We have repeated stressed the importance of inquiry, both from the role of the vendor and that of the research consumer. Obviously it can be used to obtain information as well as inform the analyst. Another aspect of inquiry is the use of it to influence the research agenda of an analyst or a firm on behalf of either IT clients or vendors.
From the IT client perspective it can be very valuable to align the research agenda in the direction of your specific research needs. Analysts rate client inquiry highly in understanding the market direction. Your questions and observations, coupled with those of other clients, often cause shifts in the planned research direction. A single call is not likely to redirect an analyst, but multiple calls, even if from the same client, may have an effect. We pointed this out when we suggested that you should push analysts for information they might not currently have (see this post) and always complement the use of written research with inquiry (do’s and don’ts). If you need information that is not reflected in their past or current research plan don’t hesitate to ask. You may not be the only client looking in this direction.
From the vendor perspective inquiry is one step in the process of “category creation” where you push the analyst (or firm) to view the market in a different light. Asking questions about what other inquiry clients are seeking or questions on competitive stance in the marketplace can lead to discussions of market or product directions. You have an opportunity to suggest possible areas of research that might interest the analyst or their clients that, of course, would be beneficial to you. Moving the analyst to research in your market spaces is perfectly valid when done as part of an overall plan to educate the market, but you should not expect this to be a process that just gains an analyst endorsement.
Inquiries of this type are also part of the “early and often” strategy that SageCircle promotes when planning a vendor interaction calendar.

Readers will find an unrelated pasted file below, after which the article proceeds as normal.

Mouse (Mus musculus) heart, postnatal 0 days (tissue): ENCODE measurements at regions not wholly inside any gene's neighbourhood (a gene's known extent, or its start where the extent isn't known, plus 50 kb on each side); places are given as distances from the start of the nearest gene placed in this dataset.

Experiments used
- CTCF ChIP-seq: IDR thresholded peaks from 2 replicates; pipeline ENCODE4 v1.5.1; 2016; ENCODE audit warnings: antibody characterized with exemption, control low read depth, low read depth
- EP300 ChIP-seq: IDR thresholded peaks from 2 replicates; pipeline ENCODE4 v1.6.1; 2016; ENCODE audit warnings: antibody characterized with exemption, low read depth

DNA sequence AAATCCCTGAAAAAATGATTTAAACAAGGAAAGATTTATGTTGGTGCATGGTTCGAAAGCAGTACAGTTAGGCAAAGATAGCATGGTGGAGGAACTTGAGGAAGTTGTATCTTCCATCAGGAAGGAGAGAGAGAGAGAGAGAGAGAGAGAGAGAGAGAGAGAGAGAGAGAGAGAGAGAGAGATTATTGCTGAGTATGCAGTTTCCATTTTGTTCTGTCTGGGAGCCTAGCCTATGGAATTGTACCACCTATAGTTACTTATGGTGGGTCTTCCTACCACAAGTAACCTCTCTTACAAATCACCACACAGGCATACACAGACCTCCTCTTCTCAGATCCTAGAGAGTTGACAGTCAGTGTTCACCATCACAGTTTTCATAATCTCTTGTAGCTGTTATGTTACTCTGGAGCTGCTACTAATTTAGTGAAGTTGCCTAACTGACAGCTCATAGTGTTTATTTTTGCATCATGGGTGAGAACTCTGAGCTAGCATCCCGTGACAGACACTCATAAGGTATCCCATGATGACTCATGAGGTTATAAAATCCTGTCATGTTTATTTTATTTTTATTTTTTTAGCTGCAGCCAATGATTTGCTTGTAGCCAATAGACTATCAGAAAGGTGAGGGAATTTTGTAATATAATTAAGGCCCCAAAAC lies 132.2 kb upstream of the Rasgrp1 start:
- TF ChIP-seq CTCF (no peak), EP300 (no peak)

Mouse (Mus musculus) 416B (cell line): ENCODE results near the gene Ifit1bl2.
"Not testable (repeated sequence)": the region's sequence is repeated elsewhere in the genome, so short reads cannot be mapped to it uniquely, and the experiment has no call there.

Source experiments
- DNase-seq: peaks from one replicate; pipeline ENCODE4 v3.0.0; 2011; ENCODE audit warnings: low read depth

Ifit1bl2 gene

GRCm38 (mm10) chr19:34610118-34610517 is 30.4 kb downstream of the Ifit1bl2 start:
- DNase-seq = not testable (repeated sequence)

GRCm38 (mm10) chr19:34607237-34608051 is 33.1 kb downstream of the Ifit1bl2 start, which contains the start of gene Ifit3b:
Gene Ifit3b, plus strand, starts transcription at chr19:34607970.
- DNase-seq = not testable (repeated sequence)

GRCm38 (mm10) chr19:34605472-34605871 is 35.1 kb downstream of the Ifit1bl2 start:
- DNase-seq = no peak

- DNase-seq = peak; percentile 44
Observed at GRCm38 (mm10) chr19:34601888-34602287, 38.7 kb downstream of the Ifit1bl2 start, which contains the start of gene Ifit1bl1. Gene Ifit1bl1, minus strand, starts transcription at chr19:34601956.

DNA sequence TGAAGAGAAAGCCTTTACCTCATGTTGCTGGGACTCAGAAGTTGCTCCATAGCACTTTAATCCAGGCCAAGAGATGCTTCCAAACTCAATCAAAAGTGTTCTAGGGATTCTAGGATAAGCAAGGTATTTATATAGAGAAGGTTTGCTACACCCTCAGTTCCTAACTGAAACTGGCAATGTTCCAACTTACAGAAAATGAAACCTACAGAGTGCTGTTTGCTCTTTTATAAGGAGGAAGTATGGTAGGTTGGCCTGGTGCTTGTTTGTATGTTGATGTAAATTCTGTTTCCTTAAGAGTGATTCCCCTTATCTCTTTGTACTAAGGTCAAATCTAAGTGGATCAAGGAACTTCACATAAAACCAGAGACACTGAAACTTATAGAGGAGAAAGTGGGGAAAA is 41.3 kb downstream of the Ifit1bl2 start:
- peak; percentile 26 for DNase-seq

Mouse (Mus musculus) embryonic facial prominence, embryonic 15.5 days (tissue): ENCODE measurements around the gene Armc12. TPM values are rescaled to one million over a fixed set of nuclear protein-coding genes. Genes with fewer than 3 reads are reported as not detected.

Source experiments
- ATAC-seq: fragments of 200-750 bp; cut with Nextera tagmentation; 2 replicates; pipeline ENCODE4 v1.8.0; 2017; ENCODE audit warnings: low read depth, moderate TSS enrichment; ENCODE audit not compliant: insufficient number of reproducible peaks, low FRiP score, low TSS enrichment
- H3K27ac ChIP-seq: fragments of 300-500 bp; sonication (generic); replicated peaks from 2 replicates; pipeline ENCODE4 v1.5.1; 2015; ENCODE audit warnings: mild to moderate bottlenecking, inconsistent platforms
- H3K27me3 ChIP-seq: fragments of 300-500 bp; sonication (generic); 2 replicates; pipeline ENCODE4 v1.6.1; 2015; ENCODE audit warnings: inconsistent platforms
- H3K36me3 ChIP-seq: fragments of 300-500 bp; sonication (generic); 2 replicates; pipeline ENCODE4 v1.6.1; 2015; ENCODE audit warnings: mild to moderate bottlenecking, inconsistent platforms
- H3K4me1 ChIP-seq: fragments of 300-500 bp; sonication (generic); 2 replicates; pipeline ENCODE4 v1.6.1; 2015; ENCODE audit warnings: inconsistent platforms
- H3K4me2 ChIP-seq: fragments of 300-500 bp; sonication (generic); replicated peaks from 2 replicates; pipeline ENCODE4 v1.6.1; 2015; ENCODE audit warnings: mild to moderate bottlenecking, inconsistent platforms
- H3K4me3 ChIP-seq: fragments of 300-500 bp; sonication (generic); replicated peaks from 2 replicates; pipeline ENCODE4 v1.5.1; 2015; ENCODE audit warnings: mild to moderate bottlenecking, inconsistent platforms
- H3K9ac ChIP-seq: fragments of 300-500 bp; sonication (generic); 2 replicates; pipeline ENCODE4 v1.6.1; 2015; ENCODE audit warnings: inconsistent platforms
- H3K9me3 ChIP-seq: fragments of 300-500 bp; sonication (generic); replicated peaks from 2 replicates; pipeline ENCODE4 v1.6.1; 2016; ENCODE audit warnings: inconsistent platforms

- Review all previously published research from all analysts in a firm before you schedule an inquiry
- Work with your account representative to obtain any unpublished work such as speaking presentations or draft documents
- Work with the firm’s inquiry process to connect with the most appropriate analyst, even if you have wait longer to schedule the inquiry
- During the inquiry ask direct questions and push the analyst for more information than what has already been published
- Request follow up inquiries for further exploration. This will let the analyst know you are expecting them to do some investigation.
Bottom Line: Both research clients and IT vendors may have the opportunity to influence the research agenda of analysts by using inquiry to investigate topics or markets. When used as a part of the overall interactions plan it will also give you a strong background in the material and build analyst relationships.
Question: Research Clients: Have you requested that an analyst do new research that you need? Vendor AR: Do you do category creation? How successful have you been? Analysts: How much influence do clients really have on your research agenda?
Are you uncertain about how to get benefit from inquiry? SageCircle can help – Our strategists can:
- Review your plans to determine whether you are interacting with analysts at the appropriate times and frequency
- Discuss best practices for scheduling and conducting inquiry
Visit https://www.sagecircle.com/ and click on Advisory to learn more about SageCircle’s on-demand phone advisory services. Or, call 650-274-8309 to speak with a representative about how SageCircle can help you take your AR program to the next level.
Since 2000, SageCircle has helped analyst relations teams to focus on business value by encouraging innovative thinking that leverages insights and drives revenue.